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The Real Story of SNU Students

  • February 3, 2020
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Founders of YouTube Channel Studio Sha: Ryu Seo-hwan (Department of Design), Park Jeong-won (Department of Civil and Environmental Engineering)
Founders of YouTube Channel Studio Sha: Ryu Seo-hwan (Department of Design), Park Jeong-won (Department of Civil and Environmental Engineering)

An honest look at campus life

We are currently in the midst of the YouTube age, where people are constantly consuming video content according to their own interests and tastes. Among young people, especially high school students preparing for the infamous College Scholastic Ability Test (CSAT), the YouTube channel Studio Sha has been rapidly gaining traction. The 70,000 subscribers and 14,000,000 views it has garnered in its first year reflect a positive response to the look into the daily lives of SNU students that the channel seeks to portray. The channel includes videos such as “Things to Remember on the Day of the CSAT,” “For People Looking to Improve on Their Relationships,” and “First Day of School Vlog.” The channel was conceived by Park Jeong-won (Department of Civil and Environmental Engineering), who came up with the idea in the Entrepreneurship Lab class offered by the Department of Entrepreneurship, and Ryu Seo-hwan (Department of Design), who worked to solidify the channel’s brand image.

“Students from various other universities run their own channels, but there was no existing channel that captured life at SNU. But if you search for Seoul National University on YouTube, you will find that the videos have many times the number of views, simply because they have to do with the school. I saw great potential in this.” – Park Jeong-won.

Park quickly put his idea into action, setting up a team and uploading the first video of the channel within three weeks. The results far exceeded their target goal of 10,000 views: the video attracted over 200,000 views and the channel gained 10,000 subscribers.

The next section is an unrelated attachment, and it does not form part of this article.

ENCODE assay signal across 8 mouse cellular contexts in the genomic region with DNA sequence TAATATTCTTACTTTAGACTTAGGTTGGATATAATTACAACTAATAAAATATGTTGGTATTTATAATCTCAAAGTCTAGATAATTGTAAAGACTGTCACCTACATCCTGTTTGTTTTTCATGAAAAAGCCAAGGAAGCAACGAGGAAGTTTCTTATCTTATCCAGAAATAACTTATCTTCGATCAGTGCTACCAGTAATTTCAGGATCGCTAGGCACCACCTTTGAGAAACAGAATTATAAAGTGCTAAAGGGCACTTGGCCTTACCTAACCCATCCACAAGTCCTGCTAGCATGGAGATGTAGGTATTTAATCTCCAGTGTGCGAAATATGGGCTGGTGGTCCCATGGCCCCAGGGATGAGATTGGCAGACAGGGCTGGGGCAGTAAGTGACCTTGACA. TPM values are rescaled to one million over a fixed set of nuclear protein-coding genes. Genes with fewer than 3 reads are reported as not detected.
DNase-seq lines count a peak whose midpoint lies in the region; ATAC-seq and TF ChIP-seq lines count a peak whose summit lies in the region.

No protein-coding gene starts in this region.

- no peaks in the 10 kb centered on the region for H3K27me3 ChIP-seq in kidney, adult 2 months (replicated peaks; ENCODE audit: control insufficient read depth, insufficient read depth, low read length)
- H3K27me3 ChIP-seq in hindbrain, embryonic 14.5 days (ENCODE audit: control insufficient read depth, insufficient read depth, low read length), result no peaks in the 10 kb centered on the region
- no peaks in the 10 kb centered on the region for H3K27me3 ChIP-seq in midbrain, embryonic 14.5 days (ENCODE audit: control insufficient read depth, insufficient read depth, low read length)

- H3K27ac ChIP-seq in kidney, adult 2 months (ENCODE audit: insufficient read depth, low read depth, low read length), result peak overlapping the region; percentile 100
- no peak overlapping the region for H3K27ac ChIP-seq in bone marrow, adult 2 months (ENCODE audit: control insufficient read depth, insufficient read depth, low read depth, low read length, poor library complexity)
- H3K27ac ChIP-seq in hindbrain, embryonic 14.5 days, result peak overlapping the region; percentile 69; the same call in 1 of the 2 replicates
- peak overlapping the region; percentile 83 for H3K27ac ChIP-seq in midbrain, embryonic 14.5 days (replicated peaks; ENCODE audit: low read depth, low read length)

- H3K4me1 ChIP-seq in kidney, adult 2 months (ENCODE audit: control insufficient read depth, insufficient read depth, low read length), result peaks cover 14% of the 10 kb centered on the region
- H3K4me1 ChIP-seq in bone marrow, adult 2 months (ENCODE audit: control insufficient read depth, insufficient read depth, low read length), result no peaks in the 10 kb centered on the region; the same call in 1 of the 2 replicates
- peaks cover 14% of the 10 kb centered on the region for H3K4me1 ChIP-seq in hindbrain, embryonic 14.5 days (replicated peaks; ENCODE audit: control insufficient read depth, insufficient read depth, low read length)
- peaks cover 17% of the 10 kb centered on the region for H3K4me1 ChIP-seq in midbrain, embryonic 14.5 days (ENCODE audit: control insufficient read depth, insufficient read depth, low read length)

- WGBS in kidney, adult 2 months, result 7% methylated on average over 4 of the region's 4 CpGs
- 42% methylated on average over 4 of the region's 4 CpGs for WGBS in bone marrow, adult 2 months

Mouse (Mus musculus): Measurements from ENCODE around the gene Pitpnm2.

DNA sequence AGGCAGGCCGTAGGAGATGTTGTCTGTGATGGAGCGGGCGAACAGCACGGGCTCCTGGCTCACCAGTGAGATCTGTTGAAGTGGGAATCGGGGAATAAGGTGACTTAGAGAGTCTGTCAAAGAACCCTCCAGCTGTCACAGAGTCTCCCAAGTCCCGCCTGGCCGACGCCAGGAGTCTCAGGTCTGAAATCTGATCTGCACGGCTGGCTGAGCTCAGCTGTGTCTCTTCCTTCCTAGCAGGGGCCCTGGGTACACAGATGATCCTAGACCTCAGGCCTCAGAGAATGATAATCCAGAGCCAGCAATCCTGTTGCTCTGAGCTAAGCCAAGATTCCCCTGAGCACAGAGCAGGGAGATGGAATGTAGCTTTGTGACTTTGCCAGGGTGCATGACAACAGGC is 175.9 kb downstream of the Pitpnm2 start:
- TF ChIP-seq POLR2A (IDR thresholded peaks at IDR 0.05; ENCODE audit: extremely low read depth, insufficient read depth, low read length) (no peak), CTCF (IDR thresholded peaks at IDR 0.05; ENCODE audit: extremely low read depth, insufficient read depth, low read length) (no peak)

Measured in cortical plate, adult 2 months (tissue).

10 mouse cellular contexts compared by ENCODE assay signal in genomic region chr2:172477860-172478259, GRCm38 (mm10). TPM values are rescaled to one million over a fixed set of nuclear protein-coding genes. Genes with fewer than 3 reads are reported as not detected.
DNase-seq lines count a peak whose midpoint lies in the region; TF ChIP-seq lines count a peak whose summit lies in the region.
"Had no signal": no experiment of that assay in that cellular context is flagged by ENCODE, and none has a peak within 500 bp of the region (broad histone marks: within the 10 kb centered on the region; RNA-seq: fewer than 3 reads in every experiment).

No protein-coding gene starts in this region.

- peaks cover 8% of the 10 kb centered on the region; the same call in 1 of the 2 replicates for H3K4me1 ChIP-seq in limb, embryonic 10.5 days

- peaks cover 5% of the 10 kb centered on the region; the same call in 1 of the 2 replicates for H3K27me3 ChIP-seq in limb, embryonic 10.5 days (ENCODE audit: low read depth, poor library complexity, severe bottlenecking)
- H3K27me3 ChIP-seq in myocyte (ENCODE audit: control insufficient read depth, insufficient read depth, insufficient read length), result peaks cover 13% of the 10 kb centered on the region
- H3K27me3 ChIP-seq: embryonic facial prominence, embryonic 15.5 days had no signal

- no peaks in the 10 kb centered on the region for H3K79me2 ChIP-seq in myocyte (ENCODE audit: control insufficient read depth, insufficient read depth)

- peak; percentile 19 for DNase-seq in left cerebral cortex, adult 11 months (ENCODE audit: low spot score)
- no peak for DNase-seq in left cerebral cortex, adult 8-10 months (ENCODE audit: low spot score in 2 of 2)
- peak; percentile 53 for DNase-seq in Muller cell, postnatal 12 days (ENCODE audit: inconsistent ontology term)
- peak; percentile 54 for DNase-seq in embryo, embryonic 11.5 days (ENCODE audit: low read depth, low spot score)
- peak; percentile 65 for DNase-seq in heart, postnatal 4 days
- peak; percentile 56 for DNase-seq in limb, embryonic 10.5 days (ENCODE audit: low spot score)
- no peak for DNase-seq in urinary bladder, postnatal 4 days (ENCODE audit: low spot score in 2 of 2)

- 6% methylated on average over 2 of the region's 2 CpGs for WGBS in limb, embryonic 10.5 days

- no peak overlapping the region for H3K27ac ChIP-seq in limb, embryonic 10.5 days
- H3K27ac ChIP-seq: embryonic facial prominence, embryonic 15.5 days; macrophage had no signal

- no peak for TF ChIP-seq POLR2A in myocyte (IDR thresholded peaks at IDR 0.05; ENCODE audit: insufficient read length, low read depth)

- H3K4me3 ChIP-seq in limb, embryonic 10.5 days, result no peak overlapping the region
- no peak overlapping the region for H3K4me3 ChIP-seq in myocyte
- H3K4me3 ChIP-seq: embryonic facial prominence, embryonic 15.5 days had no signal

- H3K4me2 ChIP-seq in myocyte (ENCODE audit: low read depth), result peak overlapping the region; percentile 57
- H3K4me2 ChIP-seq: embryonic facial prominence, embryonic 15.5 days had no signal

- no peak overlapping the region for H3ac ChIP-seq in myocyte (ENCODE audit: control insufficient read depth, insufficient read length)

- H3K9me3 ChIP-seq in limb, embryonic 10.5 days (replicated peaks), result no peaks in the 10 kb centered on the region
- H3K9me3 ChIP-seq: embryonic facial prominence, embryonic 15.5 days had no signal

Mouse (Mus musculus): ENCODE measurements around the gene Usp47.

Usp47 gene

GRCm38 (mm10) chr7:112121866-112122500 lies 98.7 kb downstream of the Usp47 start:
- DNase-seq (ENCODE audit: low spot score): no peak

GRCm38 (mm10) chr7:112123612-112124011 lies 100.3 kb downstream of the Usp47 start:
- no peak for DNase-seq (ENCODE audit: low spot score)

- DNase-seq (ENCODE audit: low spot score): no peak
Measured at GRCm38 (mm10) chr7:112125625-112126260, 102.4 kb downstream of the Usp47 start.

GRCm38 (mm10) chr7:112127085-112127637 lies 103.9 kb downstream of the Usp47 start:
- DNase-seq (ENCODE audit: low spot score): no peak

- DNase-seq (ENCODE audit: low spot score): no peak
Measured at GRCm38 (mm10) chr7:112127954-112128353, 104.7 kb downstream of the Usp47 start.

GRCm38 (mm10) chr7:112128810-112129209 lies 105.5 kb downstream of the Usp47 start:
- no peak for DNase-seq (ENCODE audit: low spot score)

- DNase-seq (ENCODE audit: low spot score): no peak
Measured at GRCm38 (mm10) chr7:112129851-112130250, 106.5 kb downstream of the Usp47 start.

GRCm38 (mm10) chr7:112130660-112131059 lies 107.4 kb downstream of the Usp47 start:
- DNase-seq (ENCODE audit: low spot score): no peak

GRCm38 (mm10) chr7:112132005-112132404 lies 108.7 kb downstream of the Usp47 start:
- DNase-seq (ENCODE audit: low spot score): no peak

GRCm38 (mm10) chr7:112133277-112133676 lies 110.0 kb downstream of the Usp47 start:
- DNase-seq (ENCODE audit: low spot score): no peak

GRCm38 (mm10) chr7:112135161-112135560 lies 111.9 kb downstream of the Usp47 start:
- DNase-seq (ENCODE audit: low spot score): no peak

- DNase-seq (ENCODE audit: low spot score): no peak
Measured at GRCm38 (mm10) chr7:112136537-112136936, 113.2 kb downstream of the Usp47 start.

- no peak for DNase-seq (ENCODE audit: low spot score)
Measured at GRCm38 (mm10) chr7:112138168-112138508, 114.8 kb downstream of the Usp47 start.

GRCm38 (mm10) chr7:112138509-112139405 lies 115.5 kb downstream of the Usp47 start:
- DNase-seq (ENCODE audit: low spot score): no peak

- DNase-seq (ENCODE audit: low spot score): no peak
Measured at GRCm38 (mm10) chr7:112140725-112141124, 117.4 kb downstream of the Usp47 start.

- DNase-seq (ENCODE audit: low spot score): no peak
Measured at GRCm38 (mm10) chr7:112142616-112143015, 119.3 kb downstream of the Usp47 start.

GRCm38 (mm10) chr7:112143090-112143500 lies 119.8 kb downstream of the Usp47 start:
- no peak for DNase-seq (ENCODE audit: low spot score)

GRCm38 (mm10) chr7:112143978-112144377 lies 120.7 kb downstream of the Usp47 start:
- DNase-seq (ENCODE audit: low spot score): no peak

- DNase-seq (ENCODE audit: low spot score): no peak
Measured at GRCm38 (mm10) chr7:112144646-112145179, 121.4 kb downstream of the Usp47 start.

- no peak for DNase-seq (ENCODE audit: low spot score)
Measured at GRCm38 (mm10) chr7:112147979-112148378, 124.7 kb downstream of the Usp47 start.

“SNU students have the image of being studious, pursuing their own success while tucked away on Gwanak Mountain. But the reality is that we’re just ordinary students in our 20s, with fun stories to tell about our ordinary lives. I think people take an interest in our channel because we try to communicate things as they are.” – Ryu Seo-hwan.

Park and Ryu’s brainchild is now an effort garnering the participation of 29 students. At first, the channel primarily featured Q&A style videos, but since March 2019 has been trending toward videos starring student creators. According to Park, “after we launched our channel, similar channels were soon created and we were no longer novel. There were also limitations with the interview format – it was hard for us to attract constant attention without regularly featured personalities for the audience to connect to. We needed a change, and we also wanted to attract a wider age range in our audience.”

The root of laughter is an earnest heart

Confidence in this direction of change for the channel grew when a “Day in the Life of an Architecture Student” vlog, filmed by a student creator, drew increased numbers of views and subscribers. Despite the numerous changes made over a short period of time, the creators’ goal remains the same as when they first opened the channel.

“I hope Studio Sha provides a window for people to vicariously experience college life. We try to ensure diverse representation in our student creators, by taking into account gender ratios, department association and admission track.” – Park Jeong-won.

While on average, a typical YouTube video is completed in three to four days, Studio Sha videos take a month to plan, produce and upload. As the channel’s following and influence has grown, the creators have had to be more mindful about not harming the name of the school.

“For each video, we have two planning meetings and one final meeting where we look over the video together before its release. The process is part of our consistent effort to create relatable content for the audience, and also to check that the content will not be misconstrued. We are committed to taking into account constructive criticism in order to create better content and become a channel that embodies the SNU spirit.” – Ryu Seo-hwan.

Park and Ryu agree that it is time to use their established process and platform to experiment with more adventurous content. They are currently planning an advice column-style video where they take submissions from the audience, as well as a camping trip with subscribers. Studio Sha presents a fresh, new face for SNU with its characteristic wit, sincerity and friendly touch.

Source: 서울대 사람들
Written by Minju Kim, SNU English Editor, minjukimm@snu.ac.kr
Reviewed by Professor Travis Smith, Department of Asian Languages and Civilizations, tlsmith@snu.ac.kr

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